DJ Irene and crew

If you were standing in the Ford Focus tent at the Area: One Festival in the hour before twilight on August 5, you might have gotten the impression that this thing called rave, after a decade of rumors, was finally dead. Dead, meaning it had departed so far from its original intent it no longer had any social relevance; dead, meaning the music that defined it had become moribund and cliched; dead, meaning Ford, Blockbuster and Best Buy were finally willing to overlook electronic-dance culture’s underground drug-party origins and aggressively move to market their products to the glowstick-clutching minions. Outside the tent, pretty girls in glitter and pigtails lined up to have their pictures taken with one of the three Ford Foci parked on the lawn; inside, young men in baggy pants squeezed forward to live vicariously through the first DJ ever honored as the world‘s busiest in the Guinness Book of World Records, peripatetic trance deity Paul Oakenfold. Yet for all this happy commodification, I still saw a young man pause at the entrance, scan warily for authorities and load a white pill on his tongue. He saw me watch him. We exchanged conspiratorial smiles. It was a packaged and marketed moment: This, we seemed to agree, is just how it’s done.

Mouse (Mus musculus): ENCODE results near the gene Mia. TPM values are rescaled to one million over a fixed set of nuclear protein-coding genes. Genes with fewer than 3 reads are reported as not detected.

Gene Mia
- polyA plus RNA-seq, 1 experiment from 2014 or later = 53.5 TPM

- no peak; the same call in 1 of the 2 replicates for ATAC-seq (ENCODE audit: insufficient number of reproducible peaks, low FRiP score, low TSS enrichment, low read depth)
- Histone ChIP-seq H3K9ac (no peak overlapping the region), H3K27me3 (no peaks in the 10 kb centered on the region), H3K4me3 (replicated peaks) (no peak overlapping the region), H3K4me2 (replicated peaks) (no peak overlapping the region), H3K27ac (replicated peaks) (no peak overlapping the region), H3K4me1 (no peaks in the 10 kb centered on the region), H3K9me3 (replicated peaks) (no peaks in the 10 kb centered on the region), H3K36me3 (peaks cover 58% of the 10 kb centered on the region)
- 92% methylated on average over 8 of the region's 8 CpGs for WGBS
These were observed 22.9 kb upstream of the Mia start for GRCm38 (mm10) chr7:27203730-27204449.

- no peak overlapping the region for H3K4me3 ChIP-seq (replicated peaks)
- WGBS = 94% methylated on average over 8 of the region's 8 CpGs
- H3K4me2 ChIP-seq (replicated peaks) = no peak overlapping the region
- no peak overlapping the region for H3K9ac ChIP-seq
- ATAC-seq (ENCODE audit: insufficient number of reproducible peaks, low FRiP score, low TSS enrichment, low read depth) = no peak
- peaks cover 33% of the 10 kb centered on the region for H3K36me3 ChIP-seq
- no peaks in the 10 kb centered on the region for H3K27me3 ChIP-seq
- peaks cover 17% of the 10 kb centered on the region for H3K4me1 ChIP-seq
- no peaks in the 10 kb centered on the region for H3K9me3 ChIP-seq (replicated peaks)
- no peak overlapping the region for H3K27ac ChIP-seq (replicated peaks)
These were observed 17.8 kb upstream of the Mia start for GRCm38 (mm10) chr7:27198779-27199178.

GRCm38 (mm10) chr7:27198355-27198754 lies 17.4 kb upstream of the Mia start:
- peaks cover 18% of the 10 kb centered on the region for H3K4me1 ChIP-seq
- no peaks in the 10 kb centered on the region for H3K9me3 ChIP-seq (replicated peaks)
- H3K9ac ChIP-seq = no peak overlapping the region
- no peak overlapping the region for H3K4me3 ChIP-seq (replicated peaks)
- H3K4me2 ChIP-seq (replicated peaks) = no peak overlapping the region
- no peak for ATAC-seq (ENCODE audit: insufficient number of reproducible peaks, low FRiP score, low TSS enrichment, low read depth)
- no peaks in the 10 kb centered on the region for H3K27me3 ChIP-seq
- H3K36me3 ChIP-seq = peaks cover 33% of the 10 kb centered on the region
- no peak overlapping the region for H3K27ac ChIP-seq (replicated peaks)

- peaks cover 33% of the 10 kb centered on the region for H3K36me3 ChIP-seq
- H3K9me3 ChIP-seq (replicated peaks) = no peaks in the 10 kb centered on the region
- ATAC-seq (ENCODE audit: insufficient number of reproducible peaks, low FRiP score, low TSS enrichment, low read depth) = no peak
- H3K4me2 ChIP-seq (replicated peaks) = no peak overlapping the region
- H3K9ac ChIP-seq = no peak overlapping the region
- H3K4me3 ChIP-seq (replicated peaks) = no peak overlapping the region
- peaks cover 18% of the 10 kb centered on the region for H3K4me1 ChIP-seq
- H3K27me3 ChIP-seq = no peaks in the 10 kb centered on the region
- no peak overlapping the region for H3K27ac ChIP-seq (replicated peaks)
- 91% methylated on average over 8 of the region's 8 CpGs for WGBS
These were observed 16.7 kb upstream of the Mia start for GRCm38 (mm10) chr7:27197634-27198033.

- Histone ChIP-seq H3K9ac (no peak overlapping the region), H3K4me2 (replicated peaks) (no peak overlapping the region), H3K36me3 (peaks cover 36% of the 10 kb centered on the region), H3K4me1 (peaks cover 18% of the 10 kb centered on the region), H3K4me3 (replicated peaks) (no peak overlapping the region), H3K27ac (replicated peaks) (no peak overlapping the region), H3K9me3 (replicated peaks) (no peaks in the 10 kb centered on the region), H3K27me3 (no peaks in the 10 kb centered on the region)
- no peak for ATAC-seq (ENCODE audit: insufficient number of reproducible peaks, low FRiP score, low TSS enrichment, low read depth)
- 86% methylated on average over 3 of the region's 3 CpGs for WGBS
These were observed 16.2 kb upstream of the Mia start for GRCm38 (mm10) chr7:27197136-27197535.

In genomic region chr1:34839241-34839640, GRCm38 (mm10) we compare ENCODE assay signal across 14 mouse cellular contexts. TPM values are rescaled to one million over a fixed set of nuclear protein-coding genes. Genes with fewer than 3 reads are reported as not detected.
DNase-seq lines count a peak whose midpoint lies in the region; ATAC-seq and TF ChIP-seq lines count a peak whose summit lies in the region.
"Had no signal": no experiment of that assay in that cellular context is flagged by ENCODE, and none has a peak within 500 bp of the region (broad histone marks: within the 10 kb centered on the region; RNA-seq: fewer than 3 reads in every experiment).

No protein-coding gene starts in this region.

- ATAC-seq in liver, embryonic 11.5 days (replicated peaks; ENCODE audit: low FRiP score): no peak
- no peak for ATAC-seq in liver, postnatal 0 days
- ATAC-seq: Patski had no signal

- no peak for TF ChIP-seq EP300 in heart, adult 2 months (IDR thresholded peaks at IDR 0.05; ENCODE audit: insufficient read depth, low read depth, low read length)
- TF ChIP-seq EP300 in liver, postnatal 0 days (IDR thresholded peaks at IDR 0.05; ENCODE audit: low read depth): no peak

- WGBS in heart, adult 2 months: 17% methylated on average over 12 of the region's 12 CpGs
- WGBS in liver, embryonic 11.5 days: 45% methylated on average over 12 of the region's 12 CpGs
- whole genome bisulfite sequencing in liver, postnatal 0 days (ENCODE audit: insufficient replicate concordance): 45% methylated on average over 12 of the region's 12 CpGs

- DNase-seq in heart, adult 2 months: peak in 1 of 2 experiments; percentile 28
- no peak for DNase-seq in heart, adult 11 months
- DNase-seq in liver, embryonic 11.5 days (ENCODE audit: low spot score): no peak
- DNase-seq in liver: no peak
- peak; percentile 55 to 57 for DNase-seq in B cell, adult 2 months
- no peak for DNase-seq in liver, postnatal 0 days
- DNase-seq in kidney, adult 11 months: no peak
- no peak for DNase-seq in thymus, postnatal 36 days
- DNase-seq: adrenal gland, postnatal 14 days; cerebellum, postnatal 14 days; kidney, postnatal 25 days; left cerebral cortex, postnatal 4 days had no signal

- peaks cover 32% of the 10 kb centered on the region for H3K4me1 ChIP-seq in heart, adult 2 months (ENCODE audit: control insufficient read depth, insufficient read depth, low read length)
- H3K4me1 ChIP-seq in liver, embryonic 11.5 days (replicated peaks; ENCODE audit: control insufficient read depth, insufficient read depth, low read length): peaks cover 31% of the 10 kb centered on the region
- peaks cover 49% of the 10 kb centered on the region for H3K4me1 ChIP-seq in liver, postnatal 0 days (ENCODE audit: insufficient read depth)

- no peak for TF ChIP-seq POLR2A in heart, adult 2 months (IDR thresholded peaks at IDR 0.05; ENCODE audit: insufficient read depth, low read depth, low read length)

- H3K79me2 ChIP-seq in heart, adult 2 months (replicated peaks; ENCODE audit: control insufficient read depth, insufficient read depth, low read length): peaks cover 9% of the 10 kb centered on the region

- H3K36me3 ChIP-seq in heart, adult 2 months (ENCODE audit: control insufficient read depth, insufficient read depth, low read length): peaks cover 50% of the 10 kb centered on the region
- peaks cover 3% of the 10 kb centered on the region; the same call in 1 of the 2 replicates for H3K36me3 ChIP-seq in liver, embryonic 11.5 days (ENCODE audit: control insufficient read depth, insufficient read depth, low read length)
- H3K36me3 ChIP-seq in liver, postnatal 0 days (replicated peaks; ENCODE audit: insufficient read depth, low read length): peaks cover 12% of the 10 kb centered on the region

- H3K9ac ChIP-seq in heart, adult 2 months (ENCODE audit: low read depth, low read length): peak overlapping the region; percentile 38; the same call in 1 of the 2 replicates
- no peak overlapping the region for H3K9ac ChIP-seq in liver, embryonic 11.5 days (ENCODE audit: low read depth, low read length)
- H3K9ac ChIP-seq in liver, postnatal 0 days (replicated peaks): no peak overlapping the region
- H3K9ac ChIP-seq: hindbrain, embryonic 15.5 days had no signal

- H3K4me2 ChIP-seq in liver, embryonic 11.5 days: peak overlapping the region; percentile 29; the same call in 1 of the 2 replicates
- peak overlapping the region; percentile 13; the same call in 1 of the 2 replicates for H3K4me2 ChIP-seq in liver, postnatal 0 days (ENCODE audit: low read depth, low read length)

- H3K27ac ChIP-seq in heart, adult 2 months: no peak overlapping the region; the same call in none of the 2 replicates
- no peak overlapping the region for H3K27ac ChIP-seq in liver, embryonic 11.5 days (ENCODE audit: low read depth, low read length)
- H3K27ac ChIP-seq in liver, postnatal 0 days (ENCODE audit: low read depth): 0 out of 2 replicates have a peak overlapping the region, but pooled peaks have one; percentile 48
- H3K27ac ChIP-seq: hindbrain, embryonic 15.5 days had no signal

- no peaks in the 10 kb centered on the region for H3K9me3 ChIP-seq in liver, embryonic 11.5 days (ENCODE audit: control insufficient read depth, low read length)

On this balmy summer night at the Glen Helen Blockbuster Pavilion in San Bernardino County, Oakenfold began his set on time. He worked with assured precision, his DJ body English as neatly choreographed as a flight attendant reviewing our aircraft‘s safety features. His mixed and sampled tunes, “Bullet in the Gun,” “This Is Trance,” with their rare vocal tracks, tinny rapid-pulse bass and trademark analog-synth spreads, had his listeners waving as dependably as marionettes. As I stood on my toes and craned my neck to engage in the profoundly uninteresting act of watching this clean-cut DJ at work, I believed I was witnessing the end of something. Here was the anthem; there the song he managed to place in Planet of the Apes; now the one that guy hacked to in Swordfish. A kid got onstage and gave Oakenfold a T-shirt, “Paul Is God.” (“What’s the difference between God and a DJ?” goes an old dance-music-business joke. The answer: “God doesn‘t think he’s a DJ.”) There was no room to dance, and no one but me seemed to mind. But Oakenfold‘s performance was as his record label’s name, Perfecto, suggests: on target, on topic, reliably familiar. He is the Starbucks of trance.